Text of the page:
But in Wisconsin, anti-gay activists urged the governor not to defend the law.

News that Walker is dropping the state’s defense of the registry comes just over a month after he fired the attorney defending it in court. The law, introduced by former Gov. Jim Doyle, gives registered same-sex couples 41 of the more than 200 benefits the state offers married couples.

Julaine Appling, president of Wisconsin Family Action, sued to overturn the law in 2009, charging that it violates a 2006 amendment to the state constitution banning legal arrangements that mirror marriage between same-sex partners.

Appling, who has never married or had children, lives with a longtime female companion in a home that the two own jointly in Watertown.

Equality advocates anticipated Walker’s action and are poised to take over its defense. In December 2010, the LGBT advocacy group Fair Wisconsin won legal standing to intervene in the case with Lambda Legal as chief counsel.

“The governor’s decision highlights why Fair Wisconsin and Lambda Legal intervened in this matter,” said Christopher Clark, senior staff attorney in Lambda Legal’s Midwest regional office in Chicago. “The domestic partnership law is plainly constitutional.”

“The limited protections provided by domestic partnerships are essential in allowing committed same-sex couples to care for each other in times of need,” said Katie Belanger, executive director of Fair Wisconsin. “Fair Wisconsin will continue to fight for the more than 1,700 couples who have already registered as domestic partners, and for those who may do so in the future.”

Green Bay might join anti-gay group in fighting partner registry

Green Bay City Council might join with Wisconsin Family Action’s efforts to overturn the state’s domestic partner registry law.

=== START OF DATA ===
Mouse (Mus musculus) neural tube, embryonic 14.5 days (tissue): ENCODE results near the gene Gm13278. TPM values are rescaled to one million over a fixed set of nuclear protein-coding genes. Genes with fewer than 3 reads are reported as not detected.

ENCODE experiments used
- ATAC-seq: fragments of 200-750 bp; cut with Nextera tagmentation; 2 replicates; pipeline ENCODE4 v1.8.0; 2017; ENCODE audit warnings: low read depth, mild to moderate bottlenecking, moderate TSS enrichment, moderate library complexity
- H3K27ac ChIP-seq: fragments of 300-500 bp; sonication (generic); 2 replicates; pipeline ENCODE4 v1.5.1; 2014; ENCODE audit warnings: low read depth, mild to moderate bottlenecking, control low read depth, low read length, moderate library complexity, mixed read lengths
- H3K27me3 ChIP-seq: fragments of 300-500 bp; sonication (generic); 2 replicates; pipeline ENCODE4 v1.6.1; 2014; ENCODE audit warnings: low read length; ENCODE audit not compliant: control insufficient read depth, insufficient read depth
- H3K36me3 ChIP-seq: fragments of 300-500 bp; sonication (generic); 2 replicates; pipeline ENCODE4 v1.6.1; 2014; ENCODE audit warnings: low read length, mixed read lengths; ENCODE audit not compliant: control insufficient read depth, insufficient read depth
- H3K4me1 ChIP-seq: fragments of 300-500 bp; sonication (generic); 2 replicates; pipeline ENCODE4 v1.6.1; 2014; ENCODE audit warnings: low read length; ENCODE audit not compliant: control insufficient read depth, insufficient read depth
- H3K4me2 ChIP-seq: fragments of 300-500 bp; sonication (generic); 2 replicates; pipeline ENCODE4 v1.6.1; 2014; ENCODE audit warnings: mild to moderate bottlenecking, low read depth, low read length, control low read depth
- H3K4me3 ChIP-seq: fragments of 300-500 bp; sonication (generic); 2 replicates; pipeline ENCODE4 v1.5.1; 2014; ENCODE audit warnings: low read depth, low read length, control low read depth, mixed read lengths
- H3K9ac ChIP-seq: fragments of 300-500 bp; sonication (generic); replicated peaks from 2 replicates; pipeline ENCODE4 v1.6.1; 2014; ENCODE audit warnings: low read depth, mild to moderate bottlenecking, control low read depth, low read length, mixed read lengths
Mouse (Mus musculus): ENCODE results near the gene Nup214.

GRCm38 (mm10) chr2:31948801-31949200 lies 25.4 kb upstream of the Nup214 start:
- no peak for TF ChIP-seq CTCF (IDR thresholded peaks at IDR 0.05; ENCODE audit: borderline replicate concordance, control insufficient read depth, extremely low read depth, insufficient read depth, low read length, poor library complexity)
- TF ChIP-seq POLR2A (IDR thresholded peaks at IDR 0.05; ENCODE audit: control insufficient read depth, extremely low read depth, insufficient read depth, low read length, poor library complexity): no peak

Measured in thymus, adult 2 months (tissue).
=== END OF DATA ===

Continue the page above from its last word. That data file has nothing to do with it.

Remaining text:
An unusual proposal to involve the city in the lawsuit was approved Oct. 25 by the council’s Protection and Welfare Committee, acting on a request from Ald. Shae Sortwell. If enacted by the full council on Nov. 3, the measure would authorize the city’s legal department to contact WFA and offer its support in overturning the law.

Approved by state lawmakers and enacted in 2009, the registry grants same-sex couples 41 of the more than 200 benefits offered to heterosexual married couples, including hospital visitation rights and family leave for medical emergencies.

But WFA’s suit contends the registry “mimics marriage” and thus violates a constitutional ban on same-sex marriage or any legal status “substantially similar” to that of marriage.

WFA president Julaine Appling told the Green Bay Press Gazette that she did not ask for the city’s help and doubts it will affect the suit’s outcome. But she said it would help sway public opinion on the issue if council passed the measure.

“That sends a very powerful message, and we appreciate it,” she said.

Seventy-five same-sex couples in Brown County are registered as domestic partners under the state law, according to Fair Wisconsin director Katie Belanger.

The never-married Appling and her longtime companion Diane Westphall are not registered as domestic partners. The two women live in a home they own together in Watertown.

Observers said Sortwell’s proposal was an act of retaliation against an openly gay city truck driver who asked the council to consider extending medical benefits to the same-sex partners of city workers. But Dave Fowles’ request to look into partner benefits was dropped without comment over the summer.

“I think the most distributing part is that this is really about retribution for one individual who had the courage to stand up before his employer and his city government and ask for equal treatment,” Belanger said. “(City council members) are focusing on political tactics to undermine and strip even the most minimal protections from caring and committed couples.”

“It’s mind-boggling,” Fowles told the Press Gazette. “It’s like you’re taking progress and you’re tearing it down.”

Belanger said Fair Wisconsin would take action in Green Bay on Nov. 3 when the council votes on Sortwell’s proposal.

Elected to city council for the first time this year, Sortwell also backed an ordinance to exempt Green Bay from the state’s public smoking ban.